The other issue concerns local authorities. The statement uses the phrase ‘a suitably resourced democratically elected local education service’, but avoids the term ‘local authority’. Why? It looks like a concession to the pressure within the ‘education establishment’ to marginalise LAs in favour of a new ‘middle tier’. If a ‘local education service’ is meant to mean one not part of the rest of elected local government then say so – but it would result in separating education from other services affecting children, young people and families at a time when they need to be more integrated, not less.

    The statement ends by saying ‘We hope there will indeed be politicians brave enough to challenge the “cosy consensus” and to develop an agenda for a truly democratic, inclusive and high quality education service.’ Hardly a vote of confidence in Tristram Hunt and the Labour leadership! The problem is, if they don’t sign up to these policies – and I would bet that the force of reason won’t be enough to persuade them – what is the plan B? The fact is that only a public country-wide grassroots campaign involving parents, teachers and everyone else is likely to exert enough pressure, which means that the Reclaiming Education Alliance organisations need to get out of London, organise local meetings and set up local groups in alliance with activists already on the ground.

  2. David Pavett says:

    I have exactly the same concerns as Richard Hatcher and I am grateful that he has made the points so well.

    I attended the meeting and was heartened by the Peter Montimore’s speech and most of the contributions from the floor. In that speech he complained of “a systematic reduction of local government responsibilities” and said “I don’t remember a public debate” about this. Rather local authorities have been “slowly stripped of money and stripped of responsibilities”. He further expressed the hope that David Blunkett’s inquiry report would “build on local democracy”. I have no doubt that in saying this he had the sympathy of the meeting. It is therefore something of a disappointment to find this being watered down to some undefined and nebulous ” a suitably resourced democratically elected local education service”. We have local government. Let’s defend it, strengthen it and improve it.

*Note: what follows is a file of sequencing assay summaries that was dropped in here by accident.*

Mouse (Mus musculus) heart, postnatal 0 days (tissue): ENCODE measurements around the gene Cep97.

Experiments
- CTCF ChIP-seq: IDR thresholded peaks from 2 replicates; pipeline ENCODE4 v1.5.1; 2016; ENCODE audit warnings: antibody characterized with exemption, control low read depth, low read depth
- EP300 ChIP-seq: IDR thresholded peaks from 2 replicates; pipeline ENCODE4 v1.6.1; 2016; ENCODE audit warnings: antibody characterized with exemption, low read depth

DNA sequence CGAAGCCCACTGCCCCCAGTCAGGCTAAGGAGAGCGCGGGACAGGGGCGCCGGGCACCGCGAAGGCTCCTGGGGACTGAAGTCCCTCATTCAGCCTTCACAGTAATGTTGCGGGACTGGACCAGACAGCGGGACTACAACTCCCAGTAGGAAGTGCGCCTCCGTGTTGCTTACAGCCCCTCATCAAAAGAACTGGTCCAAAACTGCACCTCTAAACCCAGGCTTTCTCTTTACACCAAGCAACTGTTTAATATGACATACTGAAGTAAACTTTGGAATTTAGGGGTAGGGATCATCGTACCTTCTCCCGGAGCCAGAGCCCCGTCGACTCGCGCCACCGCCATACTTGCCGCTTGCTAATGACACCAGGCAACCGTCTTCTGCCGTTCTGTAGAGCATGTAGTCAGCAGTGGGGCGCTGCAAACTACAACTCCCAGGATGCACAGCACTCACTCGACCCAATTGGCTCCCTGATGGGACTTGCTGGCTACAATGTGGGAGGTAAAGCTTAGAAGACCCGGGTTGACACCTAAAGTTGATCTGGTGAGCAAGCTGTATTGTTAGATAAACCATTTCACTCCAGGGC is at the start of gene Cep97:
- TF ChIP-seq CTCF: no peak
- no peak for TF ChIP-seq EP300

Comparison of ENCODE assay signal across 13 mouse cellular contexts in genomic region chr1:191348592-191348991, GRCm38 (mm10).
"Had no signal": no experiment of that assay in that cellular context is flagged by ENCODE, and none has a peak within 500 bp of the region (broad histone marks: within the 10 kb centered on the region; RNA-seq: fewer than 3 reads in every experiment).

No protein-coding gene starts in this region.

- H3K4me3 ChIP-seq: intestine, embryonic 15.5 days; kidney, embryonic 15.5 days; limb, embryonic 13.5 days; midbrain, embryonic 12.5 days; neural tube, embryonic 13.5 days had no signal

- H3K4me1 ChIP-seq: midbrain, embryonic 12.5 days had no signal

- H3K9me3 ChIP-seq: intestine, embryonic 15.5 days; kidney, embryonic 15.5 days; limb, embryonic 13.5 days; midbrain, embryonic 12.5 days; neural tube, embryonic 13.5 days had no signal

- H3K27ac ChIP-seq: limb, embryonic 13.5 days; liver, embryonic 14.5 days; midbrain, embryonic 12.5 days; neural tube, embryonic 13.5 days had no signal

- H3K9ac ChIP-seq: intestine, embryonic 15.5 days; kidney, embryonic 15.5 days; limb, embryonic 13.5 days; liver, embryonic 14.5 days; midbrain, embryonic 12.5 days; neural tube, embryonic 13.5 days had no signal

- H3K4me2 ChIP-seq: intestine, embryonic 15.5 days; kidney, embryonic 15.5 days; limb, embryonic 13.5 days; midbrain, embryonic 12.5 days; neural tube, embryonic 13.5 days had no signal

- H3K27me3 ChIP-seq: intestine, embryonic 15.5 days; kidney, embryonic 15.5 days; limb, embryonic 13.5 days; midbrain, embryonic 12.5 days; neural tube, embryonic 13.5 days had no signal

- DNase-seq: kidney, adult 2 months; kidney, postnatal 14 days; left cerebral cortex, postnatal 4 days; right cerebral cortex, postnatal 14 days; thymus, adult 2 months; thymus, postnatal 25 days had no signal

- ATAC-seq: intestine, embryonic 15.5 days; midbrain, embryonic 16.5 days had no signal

The educational elephant is academy chains. Not to oppose them explicitly is a big mistake. Again, I have no doubt that this would have had the ascent of virtually everyone at the meeting.

    I suspect that the problem is not the sentiments of the meeting but the political sensibilities is organisers in wanting to influence Labour by toning down the message to what they think might be acceptable to Labour leaders.

    On this I agree again with Richard. The hope expressed that ” there will indeed be politicians brave enough” to take up the points made is hardly a vote of confidence in Tristram Hunt. But the hope lingers that if we are reasonable enough and don’t press him too hard on issues that we know to be essential, he will listen. All the evidence is against this approach and the hope that we are in a situation of genuine dialogue with Labour is no more than an illusion. It may be hard to live without such illusions but ultimately they can only lead to disillusionment and disappointment.

    P.S. I object to the demand for ” clear room for creative and imaginative subjects”. All subjects are areas for creativity and imagination. If it does not seem like this then they are badly taught. If, as I guess, what is meant is arts subjects then say so. Maths is no less creative than dance. We should not perpetrate the pedagogically damaging idea of non-creative subjects.

  3. brumcase says:

    Reblogged this on Campaign For State Education.

  4. Terry Loane says:

    It is with sadness, David, that I have to agree with you that the idea that there can be genuine dialogue with Labour politicians is “no more than an illusion”. And indeed we need look no further than the behaviour of Kevin Brennan in last week’s meeting for evidence of this. In his blog post John Holt says the meeting was ‘hosted’ by Kevin Brennan. But what sort of host is it who leaves before the end of the party? Now this is not a personal criticism of Kevin – no doubt he had another engagement to attend. But it has been my universal experience in recent years that elected politicians who attend conferences/meetings are happy to talk at the audience but they never stay to listen to what the audience has to say. (They hardly ever even take questions.) If Kevin’s time was limited, then the meeting agenda should have been rearranged so that he was able to hear the contributions from the floor.

    Both Peter Mortimore (in his presentation) and Richard Hatcher (in his comment above) make important points about democratic accountability. We need to make politicians realise that a key aspect of this accountability is for them to say less and listen more.